One year after it became legal for adults to possess and use marijuana in Massachusetts, cannabis aficionados will gather in Worcester this weekend to show off some of the best locally-sourced ganja and edibles, and to try to put a welcoming face on the world of weed.
Part competition, part expo and trade show, the inaugural Harvest Cup sponsored by the Massachusetts Grower Advocacy Council, MassCann/NORML and the Massachusetts Patient Advocacy Alliance will feature a spate of speakers from various segments of the marijuana industry and live demonstrations of how to use cannabis products in cooking and art. It runs Saturday and Sunday at Worcester's DCU Center.
The Harvest Cup is also a contest to discern the best marijuana products from the Bay State and a chance for Massachusetts marijuana growers "to show other regions that our growers and producers know a thing or two about cannabis," organizers said.
"It's an opportunity for locals to showcase their skills and we're also hoping it's an opportunity for the general public to come out and look at that world to see that it's not a scary place, as they might think," Peter Bernard, president of the Massachusetts Grower Advocacy Council, said.
The contest drew 73 entries in six categories: flower, edibles, concentrates, non-solvents, oils and tincture, and topicals. A panel of 21 judges selected from various parts of the local industry and advocacy community sampled and scored the entries over a period of about two and a half months, Bernard said.
"Because of public consumption rules, it wouldn't have been legal for us to do it in a public setting. Even if it was, we had about 75 different entries and a lot of that was edibles. There's no way to fairly judge that in one weekend," he said.
Bernard said MassCann/NORMAL prepared packets with samples of the entries for each judge, and each judge would visit ProVerde Labs in Milford once a week to pick up their next group of entries to judge.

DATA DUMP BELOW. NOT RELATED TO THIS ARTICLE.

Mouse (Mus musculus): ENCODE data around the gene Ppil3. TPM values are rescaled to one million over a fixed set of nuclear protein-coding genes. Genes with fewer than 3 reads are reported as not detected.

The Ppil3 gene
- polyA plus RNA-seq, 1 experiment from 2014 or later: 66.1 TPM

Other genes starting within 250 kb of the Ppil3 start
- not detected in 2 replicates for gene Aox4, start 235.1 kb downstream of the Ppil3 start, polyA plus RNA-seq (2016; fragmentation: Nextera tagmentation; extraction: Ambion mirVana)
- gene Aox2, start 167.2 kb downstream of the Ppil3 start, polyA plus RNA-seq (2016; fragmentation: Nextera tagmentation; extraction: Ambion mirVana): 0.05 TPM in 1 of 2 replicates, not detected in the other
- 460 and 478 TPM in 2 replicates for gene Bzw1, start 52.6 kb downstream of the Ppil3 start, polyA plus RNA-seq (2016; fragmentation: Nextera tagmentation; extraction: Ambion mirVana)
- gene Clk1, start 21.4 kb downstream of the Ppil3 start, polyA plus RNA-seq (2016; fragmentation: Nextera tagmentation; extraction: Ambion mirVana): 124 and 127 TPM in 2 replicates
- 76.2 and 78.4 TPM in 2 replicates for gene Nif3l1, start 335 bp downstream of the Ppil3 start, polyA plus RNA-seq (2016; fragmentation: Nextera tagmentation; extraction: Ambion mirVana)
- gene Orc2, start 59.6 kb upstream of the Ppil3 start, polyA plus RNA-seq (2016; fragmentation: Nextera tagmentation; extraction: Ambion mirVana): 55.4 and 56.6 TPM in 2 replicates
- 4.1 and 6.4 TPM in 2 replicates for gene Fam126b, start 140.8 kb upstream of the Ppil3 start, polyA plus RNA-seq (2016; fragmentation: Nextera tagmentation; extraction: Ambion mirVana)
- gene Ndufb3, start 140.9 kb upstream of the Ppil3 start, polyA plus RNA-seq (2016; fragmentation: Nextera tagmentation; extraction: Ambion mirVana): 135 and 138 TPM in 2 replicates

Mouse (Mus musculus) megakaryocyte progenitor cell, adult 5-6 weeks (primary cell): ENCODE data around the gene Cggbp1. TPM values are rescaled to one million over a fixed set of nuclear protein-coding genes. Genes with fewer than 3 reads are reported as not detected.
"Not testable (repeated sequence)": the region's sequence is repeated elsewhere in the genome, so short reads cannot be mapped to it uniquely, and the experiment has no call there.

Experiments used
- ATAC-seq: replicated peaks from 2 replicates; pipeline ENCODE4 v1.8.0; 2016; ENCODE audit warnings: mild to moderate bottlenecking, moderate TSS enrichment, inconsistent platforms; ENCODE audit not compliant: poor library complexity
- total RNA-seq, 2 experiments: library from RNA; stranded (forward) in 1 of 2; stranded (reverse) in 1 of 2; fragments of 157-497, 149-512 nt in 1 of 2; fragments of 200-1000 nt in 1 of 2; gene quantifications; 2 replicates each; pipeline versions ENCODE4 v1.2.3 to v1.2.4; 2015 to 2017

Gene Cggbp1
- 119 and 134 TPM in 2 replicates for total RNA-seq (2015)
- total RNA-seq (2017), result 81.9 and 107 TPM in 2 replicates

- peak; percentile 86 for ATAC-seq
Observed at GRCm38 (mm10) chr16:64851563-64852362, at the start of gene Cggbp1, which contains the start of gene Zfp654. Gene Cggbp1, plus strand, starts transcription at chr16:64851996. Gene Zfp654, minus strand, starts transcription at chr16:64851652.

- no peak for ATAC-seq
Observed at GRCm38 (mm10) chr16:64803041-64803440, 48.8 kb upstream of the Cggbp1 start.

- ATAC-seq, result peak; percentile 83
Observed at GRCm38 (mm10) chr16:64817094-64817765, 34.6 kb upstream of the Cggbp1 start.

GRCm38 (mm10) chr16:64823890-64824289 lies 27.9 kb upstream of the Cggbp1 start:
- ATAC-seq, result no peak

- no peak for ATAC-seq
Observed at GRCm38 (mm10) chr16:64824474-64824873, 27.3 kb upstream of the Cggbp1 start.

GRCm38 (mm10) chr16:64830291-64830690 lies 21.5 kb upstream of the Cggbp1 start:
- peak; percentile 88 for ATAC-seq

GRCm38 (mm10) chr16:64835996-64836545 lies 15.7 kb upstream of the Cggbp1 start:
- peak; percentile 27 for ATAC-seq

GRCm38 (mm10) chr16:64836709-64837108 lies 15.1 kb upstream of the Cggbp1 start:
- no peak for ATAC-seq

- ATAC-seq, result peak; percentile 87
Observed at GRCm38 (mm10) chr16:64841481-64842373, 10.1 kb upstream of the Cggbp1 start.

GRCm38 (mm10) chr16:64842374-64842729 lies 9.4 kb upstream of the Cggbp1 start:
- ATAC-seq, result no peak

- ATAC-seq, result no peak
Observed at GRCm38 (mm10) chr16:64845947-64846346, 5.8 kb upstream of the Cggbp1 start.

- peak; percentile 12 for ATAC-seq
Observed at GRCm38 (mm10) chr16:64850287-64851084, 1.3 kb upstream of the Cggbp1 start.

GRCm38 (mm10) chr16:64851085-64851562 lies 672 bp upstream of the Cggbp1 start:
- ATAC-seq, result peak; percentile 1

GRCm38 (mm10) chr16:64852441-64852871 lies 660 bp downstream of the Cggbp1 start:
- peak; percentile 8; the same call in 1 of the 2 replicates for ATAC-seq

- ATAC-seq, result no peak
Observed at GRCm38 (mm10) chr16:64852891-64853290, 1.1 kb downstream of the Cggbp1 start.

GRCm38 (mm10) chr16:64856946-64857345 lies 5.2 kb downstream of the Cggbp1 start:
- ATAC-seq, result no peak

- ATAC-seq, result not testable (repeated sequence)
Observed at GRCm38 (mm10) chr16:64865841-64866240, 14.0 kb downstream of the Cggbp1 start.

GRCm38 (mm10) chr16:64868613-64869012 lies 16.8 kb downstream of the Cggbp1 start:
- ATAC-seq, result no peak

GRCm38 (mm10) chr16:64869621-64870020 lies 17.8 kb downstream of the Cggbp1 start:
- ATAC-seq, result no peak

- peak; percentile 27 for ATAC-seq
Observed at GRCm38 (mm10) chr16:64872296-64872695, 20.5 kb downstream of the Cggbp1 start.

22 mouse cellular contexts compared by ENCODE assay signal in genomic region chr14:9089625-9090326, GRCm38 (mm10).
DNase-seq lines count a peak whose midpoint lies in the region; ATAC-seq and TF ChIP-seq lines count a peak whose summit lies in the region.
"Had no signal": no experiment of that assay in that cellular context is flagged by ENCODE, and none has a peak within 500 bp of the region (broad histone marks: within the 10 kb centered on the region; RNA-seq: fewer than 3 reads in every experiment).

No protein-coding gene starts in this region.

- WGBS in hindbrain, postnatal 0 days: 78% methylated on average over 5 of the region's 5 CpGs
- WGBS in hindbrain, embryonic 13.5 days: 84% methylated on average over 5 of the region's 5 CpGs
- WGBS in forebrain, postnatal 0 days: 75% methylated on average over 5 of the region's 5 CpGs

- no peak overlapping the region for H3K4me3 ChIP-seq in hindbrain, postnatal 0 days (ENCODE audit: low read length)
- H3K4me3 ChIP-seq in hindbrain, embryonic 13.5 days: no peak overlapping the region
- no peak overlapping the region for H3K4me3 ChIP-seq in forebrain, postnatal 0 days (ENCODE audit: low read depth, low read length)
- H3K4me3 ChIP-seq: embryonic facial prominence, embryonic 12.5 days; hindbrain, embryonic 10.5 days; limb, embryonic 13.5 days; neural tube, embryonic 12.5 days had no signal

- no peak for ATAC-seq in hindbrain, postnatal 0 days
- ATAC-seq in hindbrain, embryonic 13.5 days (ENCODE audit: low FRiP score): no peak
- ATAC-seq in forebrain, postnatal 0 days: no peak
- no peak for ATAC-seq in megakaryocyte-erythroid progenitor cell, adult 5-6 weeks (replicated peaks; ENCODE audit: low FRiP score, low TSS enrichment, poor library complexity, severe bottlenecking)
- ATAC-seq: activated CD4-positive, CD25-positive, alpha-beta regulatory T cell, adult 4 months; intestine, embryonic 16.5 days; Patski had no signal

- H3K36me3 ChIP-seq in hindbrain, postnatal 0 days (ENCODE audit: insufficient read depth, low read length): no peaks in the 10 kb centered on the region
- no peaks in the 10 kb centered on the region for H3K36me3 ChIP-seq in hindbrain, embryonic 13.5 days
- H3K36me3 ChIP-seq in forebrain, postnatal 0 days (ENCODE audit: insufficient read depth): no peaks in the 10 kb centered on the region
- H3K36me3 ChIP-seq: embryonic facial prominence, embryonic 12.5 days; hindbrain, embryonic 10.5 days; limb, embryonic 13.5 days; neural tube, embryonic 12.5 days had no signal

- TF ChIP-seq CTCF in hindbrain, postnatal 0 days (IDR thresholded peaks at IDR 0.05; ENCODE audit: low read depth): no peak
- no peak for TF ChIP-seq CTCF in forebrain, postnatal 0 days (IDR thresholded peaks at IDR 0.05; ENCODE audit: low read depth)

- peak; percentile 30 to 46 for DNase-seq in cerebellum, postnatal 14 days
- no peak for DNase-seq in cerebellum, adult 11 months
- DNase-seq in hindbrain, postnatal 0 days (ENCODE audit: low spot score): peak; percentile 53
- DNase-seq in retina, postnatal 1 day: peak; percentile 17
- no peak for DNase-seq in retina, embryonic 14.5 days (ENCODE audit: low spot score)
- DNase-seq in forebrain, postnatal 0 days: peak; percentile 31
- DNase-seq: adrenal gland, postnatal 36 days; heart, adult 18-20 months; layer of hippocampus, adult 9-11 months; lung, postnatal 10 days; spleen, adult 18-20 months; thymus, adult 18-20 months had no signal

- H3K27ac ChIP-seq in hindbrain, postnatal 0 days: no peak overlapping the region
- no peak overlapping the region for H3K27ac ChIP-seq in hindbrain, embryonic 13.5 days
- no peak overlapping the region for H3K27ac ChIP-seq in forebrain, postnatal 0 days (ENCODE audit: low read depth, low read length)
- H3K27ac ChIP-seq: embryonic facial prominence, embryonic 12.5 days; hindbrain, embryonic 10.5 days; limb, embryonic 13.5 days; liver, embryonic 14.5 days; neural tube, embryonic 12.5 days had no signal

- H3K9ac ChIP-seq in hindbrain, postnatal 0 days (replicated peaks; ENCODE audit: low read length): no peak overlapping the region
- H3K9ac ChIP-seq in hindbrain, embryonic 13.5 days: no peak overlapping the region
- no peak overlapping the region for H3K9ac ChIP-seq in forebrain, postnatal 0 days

When judging edible entries, Bernard said judges were careful to judge only one entry a day to make sure their score was fair and to avoid any cross-contamination between entries. Judges could try two or three entries in the flower and concentrate categories a day, he said.
Judges knew nothing about the entries they were given to score, and based their scores on "smell, taste, look, how well it burned and, of course, how good the effect was," Bernard said.
The winners of four categories will be announced Saturday, and judges will announce the winners of the remaining categories and an overall winner Sunday. Attendees will not be able to sample the entries — the entire event is a "non-consumption event," per organizers — but the entries will be on display in a glass case with information on the grower, the strain, the THC content and more.
"Believe me when I tell you, they sent us their very best," Bernard said of the entries.
At 4:20 p.m. on Saturday, a group of growers from Boston-based cannabis culture club Beantown Greentown will attempt to roll a 100-foot marijuana joint, a feat that Bernard said will likely involve the effort of about 40 people.
On its website, the club said the joint will be rolled using "1,000 grams of our own personal trimmings and stashes." It is unclear exactly what will happen to the joint once it is rolled.
Speakers will discuss topics including the history of the legalization movement, infusing components of marijuana into fresh mozzarella, opportunities to invest in cannabis and hemp stocks, advancing female entrepreneurs in the marijuana industry and an update on the in-progress Massachusetts marijuana regulations.
The weekend will get underway Friday night with a VIP kickoff party, held on the one-year anniversary of it becoming legal for adults to possess, grow, gift and use marijuana in Massachusetts.
The weekend's events are all limited to people 21 or older. Tickets cost $40 and a two-day package is available.